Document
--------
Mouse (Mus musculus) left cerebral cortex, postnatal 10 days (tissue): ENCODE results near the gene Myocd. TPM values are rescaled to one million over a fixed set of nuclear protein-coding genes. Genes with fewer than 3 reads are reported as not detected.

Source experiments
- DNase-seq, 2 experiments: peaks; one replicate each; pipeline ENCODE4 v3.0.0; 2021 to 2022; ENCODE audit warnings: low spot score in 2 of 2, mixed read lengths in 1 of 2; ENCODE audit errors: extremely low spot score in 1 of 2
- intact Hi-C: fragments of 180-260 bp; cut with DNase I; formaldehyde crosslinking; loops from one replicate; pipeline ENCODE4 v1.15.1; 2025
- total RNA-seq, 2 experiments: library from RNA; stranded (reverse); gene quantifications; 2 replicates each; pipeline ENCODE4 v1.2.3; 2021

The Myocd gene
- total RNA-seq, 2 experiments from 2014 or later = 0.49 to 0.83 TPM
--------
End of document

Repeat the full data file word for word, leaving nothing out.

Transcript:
Mouse (Mus musculus) left cerebral cortex, postnatal 10 days (tissue): ENCODE results near the gene Myocd. TPM values are rescaled to one million over a fixed set of nuclear protein-coding genes. Genes with fewer than 3 reads are reported as not detected.

Source experiments
- DNase-seq, 2 experiments: peaks; one replicate each; pipeline ENCODE4 v3.0.0; 2021 to 2022; ENCODE audit warnings: low spot score in 2 of 2, mixed read lengths in 1 of 2; ENCODE audit errors: extremely low spot score in 1 of 2
- intact Hi-C: fragments of 180-260 bp; cut with DNase I; formaldehyde crosslinking; loops from one replicate; pipeline ENCODE4 v1.15.1; 2025
- total RNA-seq, 2 experiments: library from RNA; stranded (reverse); gene quantifications; 2 replicates each; pipeline ENCODE4 v1.2.3; 2021

The Myocd gene
- total RNA-seq, 2 experiments from 2014 or later = 0.49 to 0.83 TPM